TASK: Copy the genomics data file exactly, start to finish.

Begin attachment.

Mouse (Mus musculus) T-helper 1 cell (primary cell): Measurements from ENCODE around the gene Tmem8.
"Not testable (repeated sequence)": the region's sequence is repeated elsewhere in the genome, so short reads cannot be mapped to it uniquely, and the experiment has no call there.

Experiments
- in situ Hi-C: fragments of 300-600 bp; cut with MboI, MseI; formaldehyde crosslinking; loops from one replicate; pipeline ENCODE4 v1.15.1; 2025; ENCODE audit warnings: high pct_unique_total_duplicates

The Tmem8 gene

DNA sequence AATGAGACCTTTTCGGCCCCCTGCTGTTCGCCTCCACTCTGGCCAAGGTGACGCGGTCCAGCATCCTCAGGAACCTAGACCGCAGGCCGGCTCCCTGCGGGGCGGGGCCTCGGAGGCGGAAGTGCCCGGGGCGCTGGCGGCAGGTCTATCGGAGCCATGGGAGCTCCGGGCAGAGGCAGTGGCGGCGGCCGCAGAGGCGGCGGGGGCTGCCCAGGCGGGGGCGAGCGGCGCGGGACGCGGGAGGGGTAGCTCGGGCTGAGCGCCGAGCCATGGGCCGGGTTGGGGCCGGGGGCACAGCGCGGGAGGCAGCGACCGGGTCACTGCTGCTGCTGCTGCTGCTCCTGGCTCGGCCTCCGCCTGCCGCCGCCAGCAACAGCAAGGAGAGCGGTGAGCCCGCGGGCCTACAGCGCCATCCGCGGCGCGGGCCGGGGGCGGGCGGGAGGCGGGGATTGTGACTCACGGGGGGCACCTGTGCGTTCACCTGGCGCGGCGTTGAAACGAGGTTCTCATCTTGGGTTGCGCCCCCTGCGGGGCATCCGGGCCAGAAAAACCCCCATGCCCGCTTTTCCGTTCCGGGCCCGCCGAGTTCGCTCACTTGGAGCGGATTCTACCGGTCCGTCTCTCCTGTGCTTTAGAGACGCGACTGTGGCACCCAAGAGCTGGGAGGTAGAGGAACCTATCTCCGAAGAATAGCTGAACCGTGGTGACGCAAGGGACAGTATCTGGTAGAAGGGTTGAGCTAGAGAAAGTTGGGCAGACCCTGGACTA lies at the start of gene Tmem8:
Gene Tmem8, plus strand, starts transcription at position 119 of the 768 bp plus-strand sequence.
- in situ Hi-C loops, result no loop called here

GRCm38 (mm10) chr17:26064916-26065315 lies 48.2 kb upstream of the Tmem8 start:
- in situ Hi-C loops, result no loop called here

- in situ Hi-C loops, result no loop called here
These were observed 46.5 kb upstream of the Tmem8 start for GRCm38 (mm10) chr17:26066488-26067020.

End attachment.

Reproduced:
Mouse (Mus musculus) T-helper 1 cell (primary cell): Measurements from ENCODE around the gene Tmem8.
"Not testable (repeated sequence)": the region's sequence is repeated elsewhere in the genome, so short reads cannot be mapped to it uniquely, and the experiment has no call there.

Experiments
- in situ Hi-C: fragments of 300-600 bp; cut with MboI, MseI; formaldehyde crosslinking; loops from one replicate; pipeline ENCODE4 v1.15.1; 2025; ENCODE audit warnings: high pct_unique_total_duplicates

The Tmem8 gene

DNA sequence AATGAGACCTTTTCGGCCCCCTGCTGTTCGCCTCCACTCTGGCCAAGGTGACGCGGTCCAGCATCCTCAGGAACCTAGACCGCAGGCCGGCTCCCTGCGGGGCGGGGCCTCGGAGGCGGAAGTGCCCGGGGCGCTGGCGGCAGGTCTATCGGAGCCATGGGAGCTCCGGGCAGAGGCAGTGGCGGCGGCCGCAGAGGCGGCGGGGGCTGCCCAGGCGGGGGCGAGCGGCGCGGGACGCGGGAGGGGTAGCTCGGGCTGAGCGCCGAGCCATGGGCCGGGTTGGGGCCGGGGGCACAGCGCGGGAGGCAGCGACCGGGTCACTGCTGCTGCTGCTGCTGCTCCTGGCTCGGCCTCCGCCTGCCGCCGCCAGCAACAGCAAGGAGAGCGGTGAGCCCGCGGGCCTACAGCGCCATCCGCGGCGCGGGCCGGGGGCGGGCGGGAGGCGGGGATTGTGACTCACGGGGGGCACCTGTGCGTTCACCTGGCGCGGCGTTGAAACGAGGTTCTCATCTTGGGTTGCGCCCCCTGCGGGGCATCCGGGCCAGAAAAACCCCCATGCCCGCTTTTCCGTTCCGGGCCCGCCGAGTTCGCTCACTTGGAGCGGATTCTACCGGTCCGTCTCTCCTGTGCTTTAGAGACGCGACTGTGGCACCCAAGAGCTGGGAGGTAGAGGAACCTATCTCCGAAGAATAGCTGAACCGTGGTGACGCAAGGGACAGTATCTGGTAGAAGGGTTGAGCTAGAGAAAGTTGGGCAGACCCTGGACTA lies at the start of gene Tmem8:
Gene Tmem8, plus strand, starts transcription at position 119 of the 768 bp plus-strand sequence.
- in situ Hi-C loops, result no loop called here

GRCm38 (mm10) chr17:26064916-26065315 lies 48.2 kb upstream of the Tmem8 start:
- in situ Hi-C loops, result no loop called here

- in situ Hi-C loops, result no loop called here
These were observed 46.5 kb upstream of the Tmem8 start for GRCm38 (mm10) chr17:26066488-26067020.